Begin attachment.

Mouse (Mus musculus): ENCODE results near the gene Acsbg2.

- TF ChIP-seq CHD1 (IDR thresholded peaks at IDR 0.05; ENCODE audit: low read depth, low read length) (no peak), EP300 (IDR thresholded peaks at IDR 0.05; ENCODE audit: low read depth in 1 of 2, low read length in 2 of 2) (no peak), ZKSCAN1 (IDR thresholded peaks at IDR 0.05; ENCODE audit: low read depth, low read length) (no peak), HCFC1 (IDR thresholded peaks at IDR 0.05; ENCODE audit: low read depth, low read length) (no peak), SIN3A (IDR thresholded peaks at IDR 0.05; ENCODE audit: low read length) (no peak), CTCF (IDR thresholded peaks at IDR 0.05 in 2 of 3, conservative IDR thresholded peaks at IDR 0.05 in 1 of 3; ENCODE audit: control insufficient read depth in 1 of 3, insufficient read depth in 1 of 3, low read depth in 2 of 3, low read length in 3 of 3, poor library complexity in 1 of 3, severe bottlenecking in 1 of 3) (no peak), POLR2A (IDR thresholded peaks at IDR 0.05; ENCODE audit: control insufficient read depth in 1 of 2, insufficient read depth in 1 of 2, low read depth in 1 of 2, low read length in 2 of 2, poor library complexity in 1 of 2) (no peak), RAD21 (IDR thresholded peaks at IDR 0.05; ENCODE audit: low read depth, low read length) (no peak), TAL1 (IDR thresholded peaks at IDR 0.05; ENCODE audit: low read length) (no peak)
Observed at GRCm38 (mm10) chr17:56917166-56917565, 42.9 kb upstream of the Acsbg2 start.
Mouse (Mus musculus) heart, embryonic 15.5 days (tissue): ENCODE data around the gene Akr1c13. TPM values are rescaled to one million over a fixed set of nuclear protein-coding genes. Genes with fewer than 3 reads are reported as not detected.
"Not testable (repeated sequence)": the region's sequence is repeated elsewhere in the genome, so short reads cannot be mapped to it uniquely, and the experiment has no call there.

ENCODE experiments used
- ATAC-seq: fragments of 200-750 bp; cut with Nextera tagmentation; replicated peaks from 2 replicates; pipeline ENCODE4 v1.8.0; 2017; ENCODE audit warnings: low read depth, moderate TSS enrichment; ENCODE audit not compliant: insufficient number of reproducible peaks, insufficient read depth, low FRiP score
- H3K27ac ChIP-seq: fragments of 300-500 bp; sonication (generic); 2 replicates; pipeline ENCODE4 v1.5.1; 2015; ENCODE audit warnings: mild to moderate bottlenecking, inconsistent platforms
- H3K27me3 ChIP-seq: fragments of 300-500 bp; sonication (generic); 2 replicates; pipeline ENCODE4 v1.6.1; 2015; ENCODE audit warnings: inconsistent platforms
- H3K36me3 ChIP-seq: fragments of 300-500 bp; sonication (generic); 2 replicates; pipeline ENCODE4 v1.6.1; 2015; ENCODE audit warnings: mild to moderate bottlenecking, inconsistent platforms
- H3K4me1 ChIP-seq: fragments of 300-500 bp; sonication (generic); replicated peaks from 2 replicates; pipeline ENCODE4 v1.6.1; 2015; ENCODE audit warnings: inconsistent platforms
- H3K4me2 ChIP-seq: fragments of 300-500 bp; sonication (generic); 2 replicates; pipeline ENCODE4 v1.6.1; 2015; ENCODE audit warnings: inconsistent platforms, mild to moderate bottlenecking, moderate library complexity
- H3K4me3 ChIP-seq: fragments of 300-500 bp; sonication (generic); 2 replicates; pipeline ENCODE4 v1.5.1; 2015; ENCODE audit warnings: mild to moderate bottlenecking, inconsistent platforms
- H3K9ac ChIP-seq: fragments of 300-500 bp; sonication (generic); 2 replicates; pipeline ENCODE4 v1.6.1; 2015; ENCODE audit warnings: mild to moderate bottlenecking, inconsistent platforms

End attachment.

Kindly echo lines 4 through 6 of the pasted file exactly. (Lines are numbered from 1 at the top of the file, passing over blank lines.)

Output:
Mouse (Mus musculus) heart, embryonic 15.5 days (tissue): ENCODE data around the gene Akr1c13. TPM values are rescaled to one million over a fixed set of nuclear protein-coding genes. Genes with fewer than 3 reads are reported as not detected.
"Not testable (repeated sequence)": the region's sequence is repeated elsewhere in the genome, so short reads cannot be mapped to it uniquely, and the experiment has no call there.

ENCODE experiments used